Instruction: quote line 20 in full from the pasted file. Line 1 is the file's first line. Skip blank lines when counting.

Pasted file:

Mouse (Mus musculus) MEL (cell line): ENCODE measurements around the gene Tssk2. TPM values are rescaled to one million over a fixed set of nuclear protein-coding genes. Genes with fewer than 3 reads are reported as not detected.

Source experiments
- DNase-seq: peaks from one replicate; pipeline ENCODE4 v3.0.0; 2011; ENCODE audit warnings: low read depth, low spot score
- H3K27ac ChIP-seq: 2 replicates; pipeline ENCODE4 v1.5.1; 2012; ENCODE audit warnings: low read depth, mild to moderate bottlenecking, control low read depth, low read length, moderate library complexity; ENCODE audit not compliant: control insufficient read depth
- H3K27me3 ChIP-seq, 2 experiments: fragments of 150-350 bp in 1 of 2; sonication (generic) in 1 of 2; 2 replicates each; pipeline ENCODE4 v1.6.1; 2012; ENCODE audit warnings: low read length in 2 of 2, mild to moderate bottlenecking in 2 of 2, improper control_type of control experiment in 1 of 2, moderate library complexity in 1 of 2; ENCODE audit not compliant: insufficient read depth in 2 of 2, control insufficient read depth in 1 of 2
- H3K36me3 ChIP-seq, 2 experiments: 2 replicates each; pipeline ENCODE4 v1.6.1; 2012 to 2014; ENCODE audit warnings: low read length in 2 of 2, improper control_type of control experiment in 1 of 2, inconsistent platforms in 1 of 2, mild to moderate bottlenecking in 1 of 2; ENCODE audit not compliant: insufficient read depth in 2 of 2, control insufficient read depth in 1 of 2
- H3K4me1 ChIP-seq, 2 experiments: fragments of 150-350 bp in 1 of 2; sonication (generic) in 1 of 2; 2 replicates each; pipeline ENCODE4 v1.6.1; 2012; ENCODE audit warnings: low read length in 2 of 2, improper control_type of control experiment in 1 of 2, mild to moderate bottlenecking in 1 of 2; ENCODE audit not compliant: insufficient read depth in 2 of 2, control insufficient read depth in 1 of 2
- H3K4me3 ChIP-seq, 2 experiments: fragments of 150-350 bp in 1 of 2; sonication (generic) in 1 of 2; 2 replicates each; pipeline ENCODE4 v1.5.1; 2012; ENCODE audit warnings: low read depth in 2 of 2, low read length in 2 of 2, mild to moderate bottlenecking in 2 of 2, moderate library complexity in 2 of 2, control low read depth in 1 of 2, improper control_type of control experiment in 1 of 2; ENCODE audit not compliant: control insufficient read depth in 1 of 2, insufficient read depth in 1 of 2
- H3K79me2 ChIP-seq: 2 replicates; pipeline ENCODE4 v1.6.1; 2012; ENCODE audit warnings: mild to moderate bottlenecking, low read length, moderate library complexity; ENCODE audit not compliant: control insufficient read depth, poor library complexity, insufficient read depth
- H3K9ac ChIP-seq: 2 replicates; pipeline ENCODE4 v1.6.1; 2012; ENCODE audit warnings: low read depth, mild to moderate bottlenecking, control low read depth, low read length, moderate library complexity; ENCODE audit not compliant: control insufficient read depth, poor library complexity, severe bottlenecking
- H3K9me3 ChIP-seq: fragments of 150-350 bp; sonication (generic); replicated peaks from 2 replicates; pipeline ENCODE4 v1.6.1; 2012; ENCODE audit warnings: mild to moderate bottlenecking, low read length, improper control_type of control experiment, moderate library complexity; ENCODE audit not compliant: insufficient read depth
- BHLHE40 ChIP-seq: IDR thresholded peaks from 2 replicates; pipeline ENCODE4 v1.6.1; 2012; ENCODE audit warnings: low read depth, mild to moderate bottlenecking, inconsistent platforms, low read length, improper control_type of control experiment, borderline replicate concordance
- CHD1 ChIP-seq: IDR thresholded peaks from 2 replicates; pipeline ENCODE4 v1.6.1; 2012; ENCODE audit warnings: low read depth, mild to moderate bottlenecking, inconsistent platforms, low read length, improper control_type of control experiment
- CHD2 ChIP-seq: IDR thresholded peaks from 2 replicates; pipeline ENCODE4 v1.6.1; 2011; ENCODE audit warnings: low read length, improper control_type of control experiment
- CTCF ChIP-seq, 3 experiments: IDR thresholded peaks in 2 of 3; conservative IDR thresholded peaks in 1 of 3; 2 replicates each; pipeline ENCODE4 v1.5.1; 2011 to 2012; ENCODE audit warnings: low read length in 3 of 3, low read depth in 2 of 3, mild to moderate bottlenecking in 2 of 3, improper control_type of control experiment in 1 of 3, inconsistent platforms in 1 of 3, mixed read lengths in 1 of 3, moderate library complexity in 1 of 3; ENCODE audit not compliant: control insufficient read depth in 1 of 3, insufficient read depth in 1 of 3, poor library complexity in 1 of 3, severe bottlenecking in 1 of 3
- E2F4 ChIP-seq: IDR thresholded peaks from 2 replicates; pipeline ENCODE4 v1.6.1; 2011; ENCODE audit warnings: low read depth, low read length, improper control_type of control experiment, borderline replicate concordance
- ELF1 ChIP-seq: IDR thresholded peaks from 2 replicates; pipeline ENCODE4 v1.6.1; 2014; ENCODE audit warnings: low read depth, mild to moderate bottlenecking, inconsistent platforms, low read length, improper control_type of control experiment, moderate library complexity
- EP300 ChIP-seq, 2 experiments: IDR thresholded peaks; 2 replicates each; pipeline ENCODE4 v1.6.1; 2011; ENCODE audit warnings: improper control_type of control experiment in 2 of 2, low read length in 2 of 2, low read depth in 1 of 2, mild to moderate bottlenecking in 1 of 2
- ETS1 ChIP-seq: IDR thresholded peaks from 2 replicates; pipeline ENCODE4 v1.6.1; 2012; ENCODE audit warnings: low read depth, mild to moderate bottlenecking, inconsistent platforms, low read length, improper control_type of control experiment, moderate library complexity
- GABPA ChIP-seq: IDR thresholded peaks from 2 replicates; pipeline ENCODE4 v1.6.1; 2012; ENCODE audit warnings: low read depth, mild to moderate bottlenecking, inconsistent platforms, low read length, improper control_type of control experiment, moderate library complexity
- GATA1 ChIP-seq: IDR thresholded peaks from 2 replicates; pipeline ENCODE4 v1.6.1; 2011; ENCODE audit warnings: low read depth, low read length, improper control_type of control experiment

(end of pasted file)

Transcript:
- GABPA ChIP-seq: IDR thresholded peaks from 2 replicates; pipeline ENCODE4 v1.6.1; 2012; ENCODE audit warnings: low read depth, mild to moderate bottlenecking, inconsistent platforms, low read length, improper control_type of control experiment, moderate library complexity